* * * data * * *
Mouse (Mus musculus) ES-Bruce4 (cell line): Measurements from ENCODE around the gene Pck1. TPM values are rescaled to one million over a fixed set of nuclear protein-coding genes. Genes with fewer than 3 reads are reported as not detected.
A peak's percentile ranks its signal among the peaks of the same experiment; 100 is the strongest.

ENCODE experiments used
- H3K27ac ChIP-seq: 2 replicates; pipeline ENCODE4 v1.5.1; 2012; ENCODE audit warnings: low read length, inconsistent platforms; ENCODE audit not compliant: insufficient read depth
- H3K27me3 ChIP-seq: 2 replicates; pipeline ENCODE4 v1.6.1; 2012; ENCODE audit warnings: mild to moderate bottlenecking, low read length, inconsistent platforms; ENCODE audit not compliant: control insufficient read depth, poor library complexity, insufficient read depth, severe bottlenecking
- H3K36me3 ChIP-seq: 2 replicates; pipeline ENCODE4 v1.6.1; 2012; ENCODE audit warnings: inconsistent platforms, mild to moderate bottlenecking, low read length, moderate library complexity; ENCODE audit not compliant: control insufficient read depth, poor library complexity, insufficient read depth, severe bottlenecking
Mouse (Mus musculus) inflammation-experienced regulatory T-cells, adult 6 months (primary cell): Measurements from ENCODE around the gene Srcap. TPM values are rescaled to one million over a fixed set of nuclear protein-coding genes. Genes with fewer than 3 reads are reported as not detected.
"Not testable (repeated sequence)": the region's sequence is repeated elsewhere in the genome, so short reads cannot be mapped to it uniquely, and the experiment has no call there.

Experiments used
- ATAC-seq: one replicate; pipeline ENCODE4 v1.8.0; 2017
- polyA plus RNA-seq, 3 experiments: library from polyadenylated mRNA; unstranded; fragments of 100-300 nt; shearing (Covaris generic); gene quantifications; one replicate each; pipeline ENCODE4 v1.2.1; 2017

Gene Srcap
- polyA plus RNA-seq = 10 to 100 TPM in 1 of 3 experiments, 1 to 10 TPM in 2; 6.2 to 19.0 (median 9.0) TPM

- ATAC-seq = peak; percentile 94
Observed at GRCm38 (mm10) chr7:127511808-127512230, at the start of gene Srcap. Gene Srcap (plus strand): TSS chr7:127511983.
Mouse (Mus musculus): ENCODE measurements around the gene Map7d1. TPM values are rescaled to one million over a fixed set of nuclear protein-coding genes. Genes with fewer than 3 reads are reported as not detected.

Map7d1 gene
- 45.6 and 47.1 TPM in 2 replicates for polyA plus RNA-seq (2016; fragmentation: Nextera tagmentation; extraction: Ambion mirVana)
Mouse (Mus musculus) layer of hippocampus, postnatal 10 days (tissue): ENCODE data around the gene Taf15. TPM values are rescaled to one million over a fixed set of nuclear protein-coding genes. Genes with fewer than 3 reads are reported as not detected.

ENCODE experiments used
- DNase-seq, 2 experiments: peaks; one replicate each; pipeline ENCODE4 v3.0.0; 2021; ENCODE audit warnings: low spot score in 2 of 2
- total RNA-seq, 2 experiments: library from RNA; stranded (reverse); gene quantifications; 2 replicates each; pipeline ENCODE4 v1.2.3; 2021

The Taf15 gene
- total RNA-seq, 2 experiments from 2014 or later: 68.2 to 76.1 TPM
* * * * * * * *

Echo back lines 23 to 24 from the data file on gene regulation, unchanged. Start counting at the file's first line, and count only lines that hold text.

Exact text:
The Taf15 gene
- total RNA-seq, 2 experiments from 2014 or later: 68.2 to 76.1 TPM